Blade: Trinity (also known as Blade III and Blade III: Trinity) is a 2004 American superhero film written, produced, and directed by David S. Goyer, who also wrote the screenplays for Blade and Blade II, and is the third film in the Blade trilogy. The film stars Wesley Snipes, who also produced, in the title role based on the Marvel Comics character Blade, alongside Ryan Reynolds, Jessica Biel, Kris Kristofferson, Dominic Purcell, Parker Posey, and WWE wrestler Triple H.
Vampires investigate an ancient tomb in the Syrian Desert, which they believe belongs to Dracula, the first vampire. To keep Blade from interfering, they frame him for the murder of a human familiar. FBI agents subsequently locate Blade's hideout and kill his mentor and friend, Abraham Whistler. Demoralized, Blade surrenders and is arrested.
The vampires' familiars have arranged for the authorities to turn Blade over to them. He is rescued by Hannibal King and Abigail Whistler, Abraham's daughter, who invite Blade to join their band of vampire hunters, the Nightstalkers. From them, Blade learns that Danica Talos, an old enemy of King's, has revived Dracula, or "Drake", with the goal of using his powers to cure vampires of their weaknesses. As the first of the vampires, Drake's DNA is untainted and he is able to survive in sunlight. The Nightstalkers have created an experimental bioweapon known as Daystar, capable of killing vampires at the genetic level. However, they need a purer blood source to make it effective. As Drake is too powerful to kill via normal means, they hope that the virus will kill him and, with his blood in the mix, ensure the rest of the species is wiped out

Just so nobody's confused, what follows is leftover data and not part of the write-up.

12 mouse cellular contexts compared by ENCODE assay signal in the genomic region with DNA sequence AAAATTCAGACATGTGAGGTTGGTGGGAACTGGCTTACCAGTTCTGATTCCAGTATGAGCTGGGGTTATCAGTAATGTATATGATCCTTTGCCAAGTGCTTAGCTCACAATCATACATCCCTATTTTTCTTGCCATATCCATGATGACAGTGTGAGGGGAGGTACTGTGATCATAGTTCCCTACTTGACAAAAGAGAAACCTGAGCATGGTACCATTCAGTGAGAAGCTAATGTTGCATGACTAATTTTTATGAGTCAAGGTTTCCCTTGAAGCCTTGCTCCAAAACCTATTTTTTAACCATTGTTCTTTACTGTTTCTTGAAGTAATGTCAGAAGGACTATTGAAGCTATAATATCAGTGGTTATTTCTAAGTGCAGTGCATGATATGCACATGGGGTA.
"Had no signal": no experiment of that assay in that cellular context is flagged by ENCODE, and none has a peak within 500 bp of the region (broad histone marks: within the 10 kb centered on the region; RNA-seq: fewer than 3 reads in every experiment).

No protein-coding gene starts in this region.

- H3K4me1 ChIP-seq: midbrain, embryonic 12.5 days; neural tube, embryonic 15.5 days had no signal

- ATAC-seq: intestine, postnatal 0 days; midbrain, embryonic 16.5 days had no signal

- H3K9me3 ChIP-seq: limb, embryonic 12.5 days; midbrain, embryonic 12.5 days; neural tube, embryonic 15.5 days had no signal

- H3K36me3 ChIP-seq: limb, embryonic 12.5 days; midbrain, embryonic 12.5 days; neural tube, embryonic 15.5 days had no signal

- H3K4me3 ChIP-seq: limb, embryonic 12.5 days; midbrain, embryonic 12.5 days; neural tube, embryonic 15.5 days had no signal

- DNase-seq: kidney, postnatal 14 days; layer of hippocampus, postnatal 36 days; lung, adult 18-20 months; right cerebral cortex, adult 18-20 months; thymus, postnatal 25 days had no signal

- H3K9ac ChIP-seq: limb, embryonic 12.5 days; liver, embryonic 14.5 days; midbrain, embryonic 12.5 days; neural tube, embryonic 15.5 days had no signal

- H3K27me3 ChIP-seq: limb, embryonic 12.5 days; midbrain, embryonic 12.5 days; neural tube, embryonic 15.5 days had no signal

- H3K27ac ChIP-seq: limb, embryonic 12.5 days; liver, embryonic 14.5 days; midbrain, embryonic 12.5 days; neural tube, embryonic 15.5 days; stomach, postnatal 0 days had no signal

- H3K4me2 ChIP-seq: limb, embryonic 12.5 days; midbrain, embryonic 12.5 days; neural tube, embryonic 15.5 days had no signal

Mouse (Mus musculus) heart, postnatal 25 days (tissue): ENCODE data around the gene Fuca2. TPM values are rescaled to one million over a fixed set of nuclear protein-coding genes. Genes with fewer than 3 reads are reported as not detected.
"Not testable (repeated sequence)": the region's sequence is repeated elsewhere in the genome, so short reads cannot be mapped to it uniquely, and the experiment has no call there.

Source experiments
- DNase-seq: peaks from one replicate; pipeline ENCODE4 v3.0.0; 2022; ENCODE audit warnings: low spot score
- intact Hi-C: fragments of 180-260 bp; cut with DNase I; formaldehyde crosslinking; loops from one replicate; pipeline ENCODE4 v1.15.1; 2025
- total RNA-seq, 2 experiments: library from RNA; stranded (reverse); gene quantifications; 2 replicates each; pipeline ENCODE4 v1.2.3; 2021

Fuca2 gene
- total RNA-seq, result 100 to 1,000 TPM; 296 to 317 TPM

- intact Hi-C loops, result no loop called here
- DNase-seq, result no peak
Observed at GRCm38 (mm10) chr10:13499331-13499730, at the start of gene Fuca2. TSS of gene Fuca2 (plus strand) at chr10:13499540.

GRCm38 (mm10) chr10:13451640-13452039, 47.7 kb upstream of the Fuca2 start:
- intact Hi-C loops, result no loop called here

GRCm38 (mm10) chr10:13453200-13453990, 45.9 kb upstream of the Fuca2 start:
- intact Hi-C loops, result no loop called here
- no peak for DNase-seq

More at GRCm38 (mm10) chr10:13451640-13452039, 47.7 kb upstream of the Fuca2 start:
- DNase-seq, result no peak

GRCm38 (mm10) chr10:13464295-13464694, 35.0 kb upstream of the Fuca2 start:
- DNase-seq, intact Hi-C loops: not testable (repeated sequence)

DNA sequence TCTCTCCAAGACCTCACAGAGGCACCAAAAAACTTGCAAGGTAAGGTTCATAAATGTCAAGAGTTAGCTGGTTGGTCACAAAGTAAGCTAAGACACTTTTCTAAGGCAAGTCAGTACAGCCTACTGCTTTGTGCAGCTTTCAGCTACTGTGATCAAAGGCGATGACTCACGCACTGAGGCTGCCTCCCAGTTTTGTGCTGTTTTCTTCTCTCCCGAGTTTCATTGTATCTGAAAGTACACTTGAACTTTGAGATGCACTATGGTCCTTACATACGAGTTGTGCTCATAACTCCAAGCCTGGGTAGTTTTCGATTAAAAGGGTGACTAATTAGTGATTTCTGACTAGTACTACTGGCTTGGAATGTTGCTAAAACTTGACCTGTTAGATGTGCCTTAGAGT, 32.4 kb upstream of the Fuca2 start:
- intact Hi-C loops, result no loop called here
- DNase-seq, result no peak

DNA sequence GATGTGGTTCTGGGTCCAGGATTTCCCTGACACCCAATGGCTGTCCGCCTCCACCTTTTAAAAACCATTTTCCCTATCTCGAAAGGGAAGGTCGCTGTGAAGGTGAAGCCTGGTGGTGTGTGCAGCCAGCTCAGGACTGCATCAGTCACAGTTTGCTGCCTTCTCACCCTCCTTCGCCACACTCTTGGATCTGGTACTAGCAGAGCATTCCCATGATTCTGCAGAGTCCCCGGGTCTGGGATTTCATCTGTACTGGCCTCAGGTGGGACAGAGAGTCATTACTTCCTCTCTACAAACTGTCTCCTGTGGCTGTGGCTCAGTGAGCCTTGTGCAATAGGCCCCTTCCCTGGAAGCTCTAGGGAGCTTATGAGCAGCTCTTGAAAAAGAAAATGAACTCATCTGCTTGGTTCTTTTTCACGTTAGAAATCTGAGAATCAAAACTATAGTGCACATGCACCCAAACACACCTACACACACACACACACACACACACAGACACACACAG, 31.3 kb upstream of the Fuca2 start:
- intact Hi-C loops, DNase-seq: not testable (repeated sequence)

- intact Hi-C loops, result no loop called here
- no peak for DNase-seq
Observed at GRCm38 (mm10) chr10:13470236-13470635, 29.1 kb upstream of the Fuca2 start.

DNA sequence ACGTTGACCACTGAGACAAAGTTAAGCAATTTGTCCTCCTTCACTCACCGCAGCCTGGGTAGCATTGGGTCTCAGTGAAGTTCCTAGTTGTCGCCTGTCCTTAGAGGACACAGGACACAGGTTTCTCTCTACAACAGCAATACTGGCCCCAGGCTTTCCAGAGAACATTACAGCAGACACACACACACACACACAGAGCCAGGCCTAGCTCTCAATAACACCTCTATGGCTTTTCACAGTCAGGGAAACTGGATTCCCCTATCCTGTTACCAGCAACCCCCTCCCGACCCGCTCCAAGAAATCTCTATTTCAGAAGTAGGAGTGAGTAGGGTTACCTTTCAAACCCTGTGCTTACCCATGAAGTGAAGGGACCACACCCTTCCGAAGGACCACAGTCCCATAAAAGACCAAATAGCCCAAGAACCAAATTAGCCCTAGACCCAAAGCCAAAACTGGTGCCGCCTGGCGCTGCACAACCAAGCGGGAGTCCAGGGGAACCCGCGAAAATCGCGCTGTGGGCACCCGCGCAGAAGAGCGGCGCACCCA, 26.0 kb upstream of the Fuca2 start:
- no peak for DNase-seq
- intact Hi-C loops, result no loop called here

Eager to test Blade, Drake isolates him from the Nightstalkers, as he considers them unworthy of challenging him. He explains that all humans and vampires are inferior in his eyes and that he intends to wipe them from the Earth. Abigail finds evidence of Drake's true plan: a network of farms where humans are drained of their blood for vampire consumption. Told the humans are all brain dead, Blade deactivates the farm's life support systems.
Returning to the Nightstalkers's hideout, they find all of them dead except for King and Sommerfield's daughter Zoe, who have been taken captive. A recording left by Sommerfield, Daystar's creator, reveals that Drake's blood is needed to render it effective. King is tortured by the vampires for information, but refuses to talk, even when they threaten to feed him Zoe's blood.
Blade and Abigail arrive and free the captives. Drake eventually bests Blade in single combat and prepares to kill him with his own sword. Abigail fires the Daystar arrow but Drake catches it before it strikes him. He drops it to the floor by Blade. At the last second, Blade stabs him with it, triggering a chemical reaction that kills Danica and the rest of her followers. As Drake slowly succumbs to his wounds, he praises Blade for fighting honorably, but warns him that he will eventually succumb to his need for blood, thus creating a new type of vampire.
From here there are several different endings:
- Theatrical ending: Using the last of his power, Drake disguises himself as Blade. The FBI recover the body and declare Blade legally dead, allowing him to continue his war against vampires.